DB: We had some issues to get through, and I am just going to leave it at that. We weren’t sure how to proceed after that exactly until later in May. We were encouraged to take more time – both by our administration and our assistants. The decision was, needless to say, very, very difficult and very emotional. It still is at times, too. We thought it was the right thing for everyone involved. Seniors are only seniors once and we didn’t want to be a distraction.

TL: Having said that, what was the winter like? Did you know you wouldn’t be coaching in 2018 or did you kind of think the juices or mojo, if you will, would get kickstarted during the course of the offseason?

DB: I didn’t think about not coaching until as time went on. Dirk Fitch ran the weights for me in January and I started coming toward the end of January and then he went to track in February and I was good. Even a couple of weeks after I did retire, I was involved. The juices never really stopped, but it was just a matter of what would be the best for everyone.”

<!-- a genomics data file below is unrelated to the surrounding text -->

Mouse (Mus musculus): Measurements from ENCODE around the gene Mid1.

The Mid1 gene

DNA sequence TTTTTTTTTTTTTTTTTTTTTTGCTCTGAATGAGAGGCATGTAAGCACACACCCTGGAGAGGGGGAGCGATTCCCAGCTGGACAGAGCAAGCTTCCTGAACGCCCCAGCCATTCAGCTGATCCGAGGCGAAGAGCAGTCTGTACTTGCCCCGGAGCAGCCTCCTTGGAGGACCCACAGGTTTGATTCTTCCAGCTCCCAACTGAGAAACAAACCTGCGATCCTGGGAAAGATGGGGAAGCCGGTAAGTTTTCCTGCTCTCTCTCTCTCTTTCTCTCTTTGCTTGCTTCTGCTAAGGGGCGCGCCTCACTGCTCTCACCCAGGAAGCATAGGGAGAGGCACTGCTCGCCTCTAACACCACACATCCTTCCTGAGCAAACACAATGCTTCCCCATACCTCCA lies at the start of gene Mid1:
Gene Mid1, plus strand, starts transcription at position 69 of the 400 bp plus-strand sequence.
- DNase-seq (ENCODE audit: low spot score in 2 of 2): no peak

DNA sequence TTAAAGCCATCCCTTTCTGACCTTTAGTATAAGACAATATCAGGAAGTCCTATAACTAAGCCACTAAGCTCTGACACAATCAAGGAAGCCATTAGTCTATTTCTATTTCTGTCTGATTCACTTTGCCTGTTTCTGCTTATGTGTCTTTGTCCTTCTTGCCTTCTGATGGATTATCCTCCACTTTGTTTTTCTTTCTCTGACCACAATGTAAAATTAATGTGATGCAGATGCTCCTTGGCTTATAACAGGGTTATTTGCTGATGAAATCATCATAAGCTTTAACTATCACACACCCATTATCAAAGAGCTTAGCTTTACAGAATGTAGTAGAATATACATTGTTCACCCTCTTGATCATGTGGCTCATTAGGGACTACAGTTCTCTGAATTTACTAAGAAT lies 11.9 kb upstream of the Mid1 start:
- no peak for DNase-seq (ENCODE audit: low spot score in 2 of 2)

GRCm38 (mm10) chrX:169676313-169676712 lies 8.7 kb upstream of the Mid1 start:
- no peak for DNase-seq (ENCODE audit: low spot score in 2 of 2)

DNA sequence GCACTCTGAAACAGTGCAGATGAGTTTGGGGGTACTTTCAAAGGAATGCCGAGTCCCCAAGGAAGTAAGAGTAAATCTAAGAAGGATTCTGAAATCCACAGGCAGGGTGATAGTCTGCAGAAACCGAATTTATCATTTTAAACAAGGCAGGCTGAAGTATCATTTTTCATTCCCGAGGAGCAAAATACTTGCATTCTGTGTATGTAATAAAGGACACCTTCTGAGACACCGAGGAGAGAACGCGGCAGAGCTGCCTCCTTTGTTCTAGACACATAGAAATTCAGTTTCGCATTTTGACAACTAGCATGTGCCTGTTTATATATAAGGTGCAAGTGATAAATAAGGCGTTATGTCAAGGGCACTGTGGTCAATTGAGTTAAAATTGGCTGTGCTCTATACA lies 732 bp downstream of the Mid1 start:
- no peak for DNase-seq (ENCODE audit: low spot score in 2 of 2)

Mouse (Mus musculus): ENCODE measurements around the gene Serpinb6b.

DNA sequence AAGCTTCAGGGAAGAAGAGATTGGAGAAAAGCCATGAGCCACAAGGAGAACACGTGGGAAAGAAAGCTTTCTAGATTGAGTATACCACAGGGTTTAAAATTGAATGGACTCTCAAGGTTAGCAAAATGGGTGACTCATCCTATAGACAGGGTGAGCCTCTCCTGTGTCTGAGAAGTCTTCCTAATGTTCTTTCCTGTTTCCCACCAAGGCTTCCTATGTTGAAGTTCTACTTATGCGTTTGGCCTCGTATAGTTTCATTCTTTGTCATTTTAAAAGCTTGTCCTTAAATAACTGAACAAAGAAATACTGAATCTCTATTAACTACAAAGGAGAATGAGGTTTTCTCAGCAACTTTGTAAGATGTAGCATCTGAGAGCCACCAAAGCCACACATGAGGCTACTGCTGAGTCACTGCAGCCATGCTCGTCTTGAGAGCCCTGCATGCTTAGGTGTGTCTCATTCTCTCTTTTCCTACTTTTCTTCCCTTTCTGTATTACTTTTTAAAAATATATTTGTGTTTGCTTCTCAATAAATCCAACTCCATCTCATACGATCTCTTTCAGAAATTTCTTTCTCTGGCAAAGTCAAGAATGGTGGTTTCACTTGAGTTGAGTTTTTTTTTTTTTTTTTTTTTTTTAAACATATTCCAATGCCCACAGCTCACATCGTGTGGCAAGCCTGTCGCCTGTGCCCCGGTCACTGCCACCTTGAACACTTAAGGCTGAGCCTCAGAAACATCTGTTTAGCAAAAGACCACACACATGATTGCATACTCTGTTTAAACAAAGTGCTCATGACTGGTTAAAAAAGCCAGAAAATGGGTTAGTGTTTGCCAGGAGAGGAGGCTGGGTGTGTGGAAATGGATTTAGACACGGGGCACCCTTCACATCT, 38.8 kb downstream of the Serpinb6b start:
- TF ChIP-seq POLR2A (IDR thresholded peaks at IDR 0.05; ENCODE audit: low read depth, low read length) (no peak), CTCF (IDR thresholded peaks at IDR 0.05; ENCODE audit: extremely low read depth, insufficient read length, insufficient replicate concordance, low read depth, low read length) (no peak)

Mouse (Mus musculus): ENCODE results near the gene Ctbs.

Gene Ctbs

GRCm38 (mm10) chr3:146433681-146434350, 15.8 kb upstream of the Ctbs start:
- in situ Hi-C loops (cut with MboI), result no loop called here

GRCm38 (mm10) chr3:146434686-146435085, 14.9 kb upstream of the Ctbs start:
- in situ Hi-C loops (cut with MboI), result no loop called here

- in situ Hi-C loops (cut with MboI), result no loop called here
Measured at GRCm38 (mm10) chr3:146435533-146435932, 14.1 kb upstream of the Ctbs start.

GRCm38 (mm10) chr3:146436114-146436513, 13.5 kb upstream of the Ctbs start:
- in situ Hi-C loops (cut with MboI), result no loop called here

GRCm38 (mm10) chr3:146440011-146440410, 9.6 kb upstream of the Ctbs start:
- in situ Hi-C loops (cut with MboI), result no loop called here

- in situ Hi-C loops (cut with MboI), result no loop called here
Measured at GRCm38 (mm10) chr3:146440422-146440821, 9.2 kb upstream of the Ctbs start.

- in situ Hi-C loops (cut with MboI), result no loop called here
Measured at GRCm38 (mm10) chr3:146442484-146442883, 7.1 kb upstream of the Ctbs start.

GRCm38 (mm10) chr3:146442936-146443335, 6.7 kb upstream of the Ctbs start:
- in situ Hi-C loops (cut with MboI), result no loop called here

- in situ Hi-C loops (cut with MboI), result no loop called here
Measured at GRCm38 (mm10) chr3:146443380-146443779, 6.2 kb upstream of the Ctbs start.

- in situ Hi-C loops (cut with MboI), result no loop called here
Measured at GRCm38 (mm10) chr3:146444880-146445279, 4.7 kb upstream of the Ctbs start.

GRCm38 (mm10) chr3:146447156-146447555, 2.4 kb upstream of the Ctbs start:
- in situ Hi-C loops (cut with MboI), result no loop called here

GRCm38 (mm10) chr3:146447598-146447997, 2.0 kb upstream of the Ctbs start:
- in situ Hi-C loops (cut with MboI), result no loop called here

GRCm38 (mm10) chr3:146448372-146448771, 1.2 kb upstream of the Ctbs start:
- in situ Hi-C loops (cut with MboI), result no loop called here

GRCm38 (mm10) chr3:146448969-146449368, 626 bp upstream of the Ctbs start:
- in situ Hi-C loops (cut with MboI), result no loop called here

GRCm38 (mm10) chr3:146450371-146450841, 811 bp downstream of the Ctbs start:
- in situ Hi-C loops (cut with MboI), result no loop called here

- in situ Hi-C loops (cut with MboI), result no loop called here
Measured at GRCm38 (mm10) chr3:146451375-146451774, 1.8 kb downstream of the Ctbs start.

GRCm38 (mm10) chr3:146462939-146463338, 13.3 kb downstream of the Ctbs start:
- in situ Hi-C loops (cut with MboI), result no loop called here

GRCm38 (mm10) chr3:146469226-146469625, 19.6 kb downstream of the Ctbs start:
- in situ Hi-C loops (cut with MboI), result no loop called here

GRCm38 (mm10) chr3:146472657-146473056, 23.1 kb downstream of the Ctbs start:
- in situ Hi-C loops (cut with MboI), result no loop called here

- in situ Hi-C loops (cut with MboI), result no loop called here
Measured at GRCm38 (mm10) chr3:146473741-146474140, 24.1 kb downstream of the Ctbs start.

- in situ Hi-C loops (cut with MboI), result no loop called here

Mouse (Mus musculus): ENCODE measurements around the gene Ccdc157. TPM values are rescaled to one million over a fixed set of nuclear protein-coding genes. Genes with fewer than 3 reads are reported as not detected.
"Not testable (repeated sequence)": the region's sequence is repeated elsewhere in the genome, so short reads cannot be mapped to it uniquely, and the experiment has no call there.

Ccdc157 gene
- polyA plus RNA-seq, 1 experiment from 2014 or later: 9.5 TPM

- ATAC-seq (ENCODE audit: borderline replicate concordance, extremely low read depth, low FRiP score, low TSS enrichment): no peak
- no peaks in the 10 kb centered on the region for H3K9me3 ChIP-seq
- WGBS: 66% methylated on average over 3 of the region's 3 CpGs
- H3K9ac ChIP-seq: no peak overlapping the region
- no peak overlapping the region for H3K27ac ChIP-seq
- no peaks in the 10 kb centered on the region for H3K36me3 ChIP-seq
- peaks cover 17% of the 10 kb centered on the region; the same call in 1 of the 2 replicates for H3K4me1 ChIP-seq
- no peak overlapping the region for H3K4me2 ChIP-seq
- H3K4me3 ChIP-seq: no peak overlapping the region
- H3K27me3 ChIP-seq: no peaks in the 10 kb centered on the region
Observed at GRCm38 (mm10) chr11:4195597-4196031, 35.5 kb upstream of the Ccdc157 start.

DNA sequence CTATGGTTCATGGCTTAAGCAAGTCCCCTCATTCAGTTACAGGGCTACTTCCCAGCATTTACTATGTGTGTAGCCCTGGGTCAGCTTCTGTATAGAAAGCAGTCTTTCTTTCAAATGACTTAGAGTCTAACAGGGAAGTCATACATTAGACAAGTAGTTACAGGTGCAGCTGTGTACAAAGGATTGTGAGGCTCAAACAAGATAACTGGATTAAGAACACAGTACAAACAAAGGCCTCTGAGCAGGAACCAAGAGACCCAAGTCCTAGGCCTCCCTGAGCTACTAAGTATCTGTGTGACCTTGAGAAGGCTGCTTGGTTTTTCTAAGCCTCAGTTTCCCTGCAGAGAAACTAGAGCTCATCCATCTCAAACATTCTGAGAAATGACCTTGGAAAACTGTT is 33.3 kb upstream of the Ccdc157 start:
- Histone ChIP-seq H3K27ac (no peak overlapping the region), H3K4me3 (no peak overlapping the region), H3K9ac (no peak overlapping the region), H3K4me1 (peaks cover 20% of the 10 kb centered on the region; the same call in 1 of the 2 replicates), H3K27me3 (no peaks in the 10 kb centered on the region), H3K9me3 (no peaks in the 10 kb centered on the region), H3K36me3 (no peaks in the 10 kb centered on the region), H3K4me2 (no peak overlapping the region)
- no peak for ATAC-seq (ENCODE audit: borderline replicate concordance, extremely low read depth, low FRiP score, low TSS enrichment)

TL: When you formally handed in your letter of retirement to your respective school administrators, what was the feeling like?

DB: It was kind of surreal. It was hard to get the words out. It was like 45 years, counting the years as an assistant, like it had lasted 15 minutes. That part was tough. Because, it’s like, ‘My goodness. Where did the time go?’ But, it was fun. You have so many good times and never ever felt like I went to work a day in my life. Couldn’t wait to get here. The passion for the game, players, coaches and our community was special. We still have that, too.